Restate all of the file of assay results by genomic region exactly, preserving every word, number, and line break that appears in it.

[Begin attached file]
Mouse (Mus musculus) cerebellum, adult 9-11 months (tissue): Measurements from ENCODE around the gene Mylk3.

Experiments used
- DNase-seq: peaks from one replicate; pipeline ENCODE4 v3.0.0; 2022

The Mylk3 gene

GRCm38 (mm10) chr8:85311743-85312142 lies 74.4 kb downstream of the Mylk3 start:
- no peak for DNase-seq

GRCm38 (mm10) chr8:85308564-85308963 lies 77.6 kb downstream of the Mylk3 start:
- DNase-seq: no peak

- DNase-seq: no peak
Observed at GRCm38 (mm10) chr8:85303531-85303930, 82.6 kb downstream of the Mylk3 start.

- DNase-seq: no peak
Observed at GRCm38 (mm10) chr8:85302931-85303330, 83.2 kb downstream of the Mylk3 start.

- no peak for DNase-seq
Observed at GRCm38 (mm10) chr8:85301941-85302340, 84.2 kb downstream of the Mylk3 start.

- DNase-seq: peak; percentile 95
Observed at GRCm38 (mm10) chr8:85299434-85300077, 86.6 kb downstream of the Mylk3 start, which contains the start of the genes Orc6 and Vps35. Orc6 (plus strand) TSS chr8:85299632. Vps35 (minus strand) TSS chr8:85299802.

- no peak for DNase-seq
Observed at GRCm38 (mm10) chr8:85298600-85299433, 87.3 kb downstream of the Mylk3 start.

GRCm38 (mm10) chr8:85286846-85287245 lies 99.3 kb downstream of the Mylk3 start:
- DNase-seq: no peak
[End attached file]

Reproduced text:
Mouse (Mus musculus) cerebellum, adult 9-11 months (tissue): Measurements from ENCODE around the gene Mylk3.

Experiments used
- DNase-seq: peaks from one replicate; pipeline ENCODE4 v3.0.0; 2022

The Mylk3 gene

GRCm38 (mm10) chr8:85311743-85312142 lies 74.4 kb downstream of the Mylk3 start:
- no peak for DNase-seq

GRCm38 (mm10) chr8:85308564-85308963 lies 77.6 kb downstream of the Mylk3 start:
- DNase-seq: no peak

- DNase-seq: no peak
Observed at GRCm38 (mm10) chr8:85303531-85303930, 82.6 kb downstream of the Mylk3 start.

- DNase-seq: no peak
Observed at GRCm38 (mm10) chr8:85302931-85303330, 83.2 kb downstream of the Mylk3 start.

- no peak for DNase-seq
Observed at GRCm38 (mm10) chr8:85301941-85302340, 84.2 kb downstream of the Mylk3 start.

- DNase-seq: peak; percentile 95
Observed at GRCm38 (mm10) chr8:85299434-85300077, 86.6 kb downstream of the Mylk3 start, which contains the start of the genes Orc6 and Vps35. Orc6 (plus strand) TSS chr8:85299632. Vps35 (minus strand) TSS chr8:85299802.

- no peak for DNase-seq
Observed at GRCm38 (mm10) chr8:85298600-85299433, 87.3 kb downstream of the Mylk3 start.

GRCm38 (mm10) chr8:85286846-85287245 lies 99.3 kb downstream of the Mylk3 start:
- DNase-seq: no peak